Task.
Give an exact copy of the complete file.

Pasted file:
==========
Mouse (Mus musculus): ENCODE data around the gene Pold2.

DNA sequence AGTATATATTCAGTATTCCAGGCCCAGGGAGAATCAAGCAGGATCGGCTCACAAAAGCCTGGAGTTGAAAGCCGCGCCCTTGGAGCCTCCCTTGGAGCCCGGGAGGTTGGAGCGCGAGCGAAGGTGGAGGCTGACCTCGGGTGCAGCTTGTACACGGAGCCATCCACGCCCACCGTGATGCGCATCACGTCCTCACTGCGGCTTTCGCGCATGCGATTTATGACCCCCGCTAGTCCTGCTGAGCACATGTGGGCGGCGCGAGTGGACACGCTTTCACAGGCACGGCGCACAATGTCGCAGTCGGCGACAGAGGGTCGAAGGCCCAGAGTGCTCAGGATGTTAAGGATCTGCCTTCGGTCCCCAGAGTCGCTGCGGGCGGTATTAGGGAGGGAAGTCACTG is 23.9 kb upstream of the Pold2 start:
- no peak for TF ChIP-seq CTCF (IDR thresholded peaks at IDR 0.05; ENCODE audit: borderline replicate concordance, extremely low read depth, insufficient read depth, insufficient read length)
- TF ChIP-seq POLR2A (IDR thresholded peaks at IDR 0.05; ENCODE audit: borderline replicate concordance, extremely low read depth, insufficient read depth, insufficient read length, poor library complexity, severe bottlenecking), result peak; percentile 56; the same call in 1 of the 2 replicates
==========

Mouse (Mus musculus): ENCODE data around the gene Pold2.

DNA sequence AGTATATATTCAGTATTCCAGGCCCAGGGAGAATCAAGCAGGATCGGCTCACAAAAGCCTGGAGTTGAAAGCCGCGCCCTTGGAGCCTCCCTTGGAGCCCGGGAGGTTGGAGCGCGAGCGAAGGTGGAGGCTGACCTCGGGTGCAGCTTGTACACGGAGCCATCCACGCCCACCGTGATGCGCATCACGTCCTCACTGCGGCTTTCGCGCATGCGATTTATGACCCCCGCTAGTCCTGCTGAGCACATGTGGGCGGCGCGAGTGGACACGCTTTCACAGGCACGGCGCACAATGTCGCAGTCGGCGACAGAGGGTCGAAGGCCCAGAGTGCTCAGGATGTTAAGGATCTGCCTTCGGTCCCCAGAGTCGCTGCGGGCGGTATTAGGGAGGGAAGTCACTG is 23.9 kb upstream of the Pold2 start:
- no peak for TF ChIP-seq CTCF (IDR thresholded peaks at IDR 0.05; ENCODE audit: borderline replicate concordance, extremely low read depth, insufficient read depth, insufficient read length)
- TF ChIP-seq POLR2A (IDR thresholded peaks at IDR 0.05; ENCODE audit: borderline replicate concordance, extremely low read depth, insufficient read depth, insufficient read length, poor library complexity, severe bottlenecking), result peak; percentile 56; the same call in 1 of the 2 replicates